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CGSC 130.00 What Minds Are What They Do: An Introduction to Cognitive Science 6 credits

Closed: Size: 30, Registered: 27, Waitlist: 0

Weitz Center 236

MTWTHF
1:45pm3:30pm1:45pm3:30pm

Requirements Met:

Synonym: 59640

Jason A Decker

An interdisciplinary examination of issues concerning the mind and mental phenomena. The course will draw on work from diverse fields such as artificial intelligence, cognitive psychology, philosophy, linguistics, anthropology, and neuroscience. Topics to be discussed include: the mind-body problem, embodied cognition, perception, representation, reasoning, and learning.

ECON 331.00 Intermediate Macro Theory 6 credits

Open: Size: 25, Registered: 5, Waitlist: 0

Weitz Center 236

MTWTHF
8:30am9:40am8:30am9:40am8:30am9:30am
Synonym: 59128

Nathan D Grawe

Analysis of the forces determining the general level of output, employment, and prices with special emphasis on the role of money and on interest rate determination. This class is normally taken by juniors. Sophomores considering enrolling should speak to the instructor.

Prerequisite: Mathematics 111 and Statistics 120 (formerly Mathematics 215) or Statistics 250 (formerly Mathematics 275) or permission of the instructor and Economics 110 and 111

PHIL 116.00 Sensation, Induction, Abduction, Deduction, Seduction 6 credits

Closed: Size: 30, Registered: 25, Waitlist: 0

Weitz Center 236

MTWTHF
10:20am12:05pm10:20am12:05pm

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Synonym: 59050

Jason A Decker

In every academic discipline, we make theories and argue for and against them. This is as true of theology as of geology (and as true of phys ed as of physics). What are the resources we have available to us in making these arguments? It's tempting to split the terrain into (i) raw data, and (ii) rules of right reasoning for processing the data. The most obvious source of raw data is sense experience, and the most obvious candidates for modes of right reasoning are deduction, induction, and abduction. Some philosophers, however, think that sense perception is only one of several sources of raw data (perhaps we also have a faculty of pure intuition or maybe a moral sense), and others have doubted that we have any source of raw data at all. As for the modes of "right" reasoning, Hume famously worried about our (in)ability to justify induction, and others have had similar worries about abduction and even deduction. Can more be said on behalf of our most strongly held beliefs and belief-forming practices than simply that we find them seductive---that we are attracted to them; that they resonate with us? In this course, we'll use some classic historical and contemporary philosophical texts to help us explore these and related issues.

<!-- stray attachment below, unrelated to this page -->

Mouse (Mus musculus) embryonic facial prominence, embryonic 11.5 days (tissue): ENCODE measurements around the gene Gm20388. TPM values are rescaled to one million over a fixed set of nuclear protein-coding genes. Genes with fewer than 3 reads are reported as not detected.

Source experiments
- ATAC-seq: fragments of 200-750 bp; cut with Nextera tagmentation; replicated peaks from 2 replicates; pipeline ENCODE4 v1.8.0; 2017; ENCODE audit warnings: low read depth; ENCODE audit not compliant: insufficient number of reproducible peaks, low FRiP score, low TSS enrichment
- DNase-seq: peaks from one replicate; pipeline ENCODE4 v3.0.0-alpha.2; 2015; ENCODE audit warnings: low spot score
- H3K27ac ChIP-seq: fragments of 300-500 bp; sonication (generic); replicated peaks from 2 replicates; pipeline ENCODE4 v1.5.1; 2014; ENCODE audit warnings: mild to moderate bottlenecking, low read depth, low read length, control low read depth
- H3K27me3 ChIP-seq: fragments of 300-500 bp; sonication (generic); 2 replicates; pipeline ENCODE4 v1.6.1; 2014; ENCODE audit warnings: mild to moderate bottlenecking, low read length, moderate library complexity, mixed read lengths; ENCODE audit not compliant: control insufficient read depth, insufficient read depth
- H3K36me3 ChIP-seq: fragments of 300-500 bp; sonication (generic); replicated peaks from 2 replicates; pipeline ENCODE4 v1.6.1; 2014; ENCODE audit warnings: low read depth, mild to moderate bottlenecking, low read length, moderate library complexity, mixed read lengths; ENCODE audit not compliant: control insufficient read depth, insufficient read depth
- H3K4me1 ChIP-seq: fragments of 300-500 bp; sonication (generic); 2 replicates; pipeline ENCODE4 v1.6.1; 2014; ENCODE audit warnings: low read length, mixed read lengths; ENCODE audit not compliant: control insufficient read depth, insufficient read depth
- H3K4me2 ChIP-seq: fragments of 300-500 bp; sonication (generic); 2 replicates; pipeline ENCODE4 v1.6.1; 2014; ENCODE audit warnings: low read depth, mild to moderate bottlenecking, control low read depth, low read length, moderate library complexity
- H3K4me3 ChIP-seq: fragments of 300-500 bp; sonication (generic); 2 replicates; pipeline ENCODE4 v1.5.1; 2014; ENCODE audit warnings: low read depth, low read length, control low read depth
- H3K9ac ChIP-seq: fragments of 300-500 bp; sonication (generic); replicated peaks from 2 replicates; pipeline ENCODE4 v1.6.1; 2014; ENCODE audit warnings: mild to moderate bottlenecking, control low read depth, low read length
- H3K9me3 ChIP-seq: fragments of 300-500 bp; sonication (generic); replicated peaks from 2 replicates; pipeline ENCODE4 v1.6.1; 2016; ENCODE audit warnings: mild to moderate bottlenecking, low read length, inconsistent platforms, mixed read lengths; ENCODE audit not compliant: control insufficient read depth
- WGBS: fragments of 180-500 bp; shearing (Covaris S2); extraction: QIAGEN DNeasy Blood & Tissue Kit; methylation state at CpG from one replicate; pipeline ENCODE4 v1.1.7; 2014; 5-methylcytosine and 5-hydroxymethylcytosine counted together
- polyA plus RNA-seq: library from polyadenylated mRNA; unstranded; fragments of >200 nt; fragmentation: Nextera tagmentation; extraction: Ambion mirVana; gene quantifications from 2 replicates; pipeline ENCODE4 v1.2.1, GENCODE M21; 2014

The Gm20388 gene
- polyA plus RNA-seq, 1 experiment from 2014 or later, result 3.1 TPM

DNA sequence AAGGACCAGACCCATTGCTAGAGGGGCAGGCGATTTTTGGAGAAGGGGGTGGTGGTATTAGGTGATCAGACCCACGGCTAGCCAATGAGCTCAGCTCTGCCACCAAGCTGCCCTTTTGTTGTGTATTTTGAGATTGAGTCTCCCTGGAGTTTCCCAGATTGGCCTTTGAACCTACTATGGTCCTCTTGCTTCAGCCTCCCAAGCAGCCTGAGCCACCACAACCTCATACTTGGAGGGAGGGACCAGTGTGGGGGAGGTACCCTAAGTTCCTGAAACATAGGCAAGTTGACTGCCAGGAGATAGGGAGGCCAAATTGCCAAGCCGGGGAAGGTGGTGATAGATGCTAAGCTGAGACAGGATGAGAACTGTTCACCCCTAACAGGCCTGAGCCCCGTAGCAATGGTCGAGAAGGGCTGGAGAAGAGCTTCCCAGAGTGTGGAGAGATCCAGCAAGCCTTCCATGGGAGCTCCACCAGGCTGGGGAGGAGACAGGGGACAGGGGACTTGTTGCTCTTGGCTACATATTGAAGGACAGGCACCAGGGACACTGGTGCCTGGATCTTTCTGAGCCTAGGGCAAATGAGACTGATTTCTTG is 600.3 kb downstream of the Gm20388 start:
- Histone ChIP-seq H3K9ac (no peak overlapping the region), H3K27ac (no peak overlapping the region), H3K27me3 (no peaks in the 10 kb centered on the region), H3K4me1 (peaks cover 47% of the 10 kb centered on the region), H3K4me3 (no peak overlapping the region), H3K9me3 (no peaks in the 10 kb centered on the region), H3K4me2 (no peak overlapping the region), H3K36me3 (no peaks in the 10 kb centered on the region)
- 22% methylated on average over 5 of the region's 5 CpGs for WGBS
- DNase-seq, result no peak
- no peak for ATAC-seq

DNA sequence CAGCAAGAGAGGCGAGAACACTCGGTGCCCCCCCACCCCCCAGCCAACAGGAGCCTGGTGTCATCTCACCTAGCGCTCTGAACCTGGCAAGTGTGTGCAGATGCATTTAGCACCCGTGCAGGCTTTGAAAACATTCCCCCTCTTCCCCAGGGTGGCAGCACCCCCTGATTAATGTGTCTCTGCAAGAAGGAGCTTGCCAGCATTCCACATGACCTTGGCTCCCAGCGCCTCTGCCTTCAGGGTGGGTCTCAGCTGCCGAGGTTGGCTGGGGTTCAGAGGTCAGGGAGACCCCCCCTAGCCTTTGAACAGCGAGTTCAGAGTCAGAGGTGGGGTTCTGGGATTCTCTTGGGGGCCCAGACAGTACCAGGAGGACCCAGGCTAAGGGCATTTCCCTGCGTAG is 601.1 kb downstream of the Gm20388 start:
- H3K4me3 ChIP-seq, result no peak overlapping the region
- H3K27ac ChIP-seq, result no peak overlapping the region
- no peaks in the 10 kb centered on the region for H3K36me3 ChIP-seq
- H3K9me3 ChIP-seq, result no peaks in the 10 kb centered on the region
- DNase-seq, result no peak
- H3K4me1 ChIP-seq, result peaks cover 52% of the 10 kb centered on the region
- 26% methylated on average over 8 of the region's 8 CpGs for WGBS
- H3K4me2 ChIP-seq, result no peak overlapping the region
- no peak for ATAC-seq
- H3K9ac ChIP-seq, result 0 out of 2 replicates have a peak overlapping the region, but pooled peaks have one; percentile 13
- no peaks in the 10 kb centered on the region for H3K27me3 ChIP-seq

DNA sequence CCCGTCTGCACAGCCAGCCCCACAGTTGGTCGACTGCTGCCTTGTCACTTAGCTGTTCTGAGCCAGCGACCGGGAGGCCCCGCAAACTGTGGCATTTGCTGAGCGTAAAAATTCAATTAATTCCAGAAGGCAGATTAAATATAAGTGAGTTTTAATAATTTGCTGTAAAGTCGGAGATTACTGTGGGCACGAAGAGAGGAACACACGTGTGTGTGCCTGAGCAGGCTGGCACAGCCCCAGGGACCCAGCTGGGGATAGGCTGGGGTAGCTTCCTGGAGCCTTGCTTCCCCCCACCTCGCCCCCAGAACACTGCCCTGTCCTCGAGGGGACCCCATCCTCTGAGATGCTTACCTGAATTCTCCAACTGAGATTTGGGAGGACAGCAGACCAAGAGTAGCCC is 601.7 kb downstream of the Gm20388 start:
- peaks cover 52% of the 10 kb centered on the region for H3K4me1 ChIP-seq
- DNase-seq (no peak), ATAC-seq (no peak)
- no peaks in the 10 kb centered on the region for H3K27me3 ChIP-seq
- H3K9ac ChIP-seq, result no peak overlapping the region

POSC 170.00 International Relations and World Politics 6 credits

Closed: Size: 30, Registered: 30, Waitlist: 0

Weitz Center 236

MTWTHF
11:30am12:40pm11:30am12:40pm11:10am12:10pm
Synonym: 58834

Tun Myint

What are the foundational theories and practices of international relations and world politics? This course addresses topics of a geopolitical, commercial and ideological character as they relate to global systems including: great power politics, polycentricity, and international organizations. It also explores the dynamic intersection of world politics with war, terrorism, nuclear weapons, national security, human security, human rights, and the globalization of economic and social development.

PSYC 263.00 Sleep and Dreaming 6 credits

Closed: Size: 30, Registered: 27, Waitlist: 0

Weitz Center 236

MTWTHF
2:30pm3:40pm2:30pm3:40pm3:10pm4:10pm

Requirements Met:

Synonym: 59676

Lawrence J Wichlinski

This course will examine recent experimental findings and current perspectives on sleep, dreaming, sleep disorders, and states of consciousness.

Prerequisite: Psychology 110

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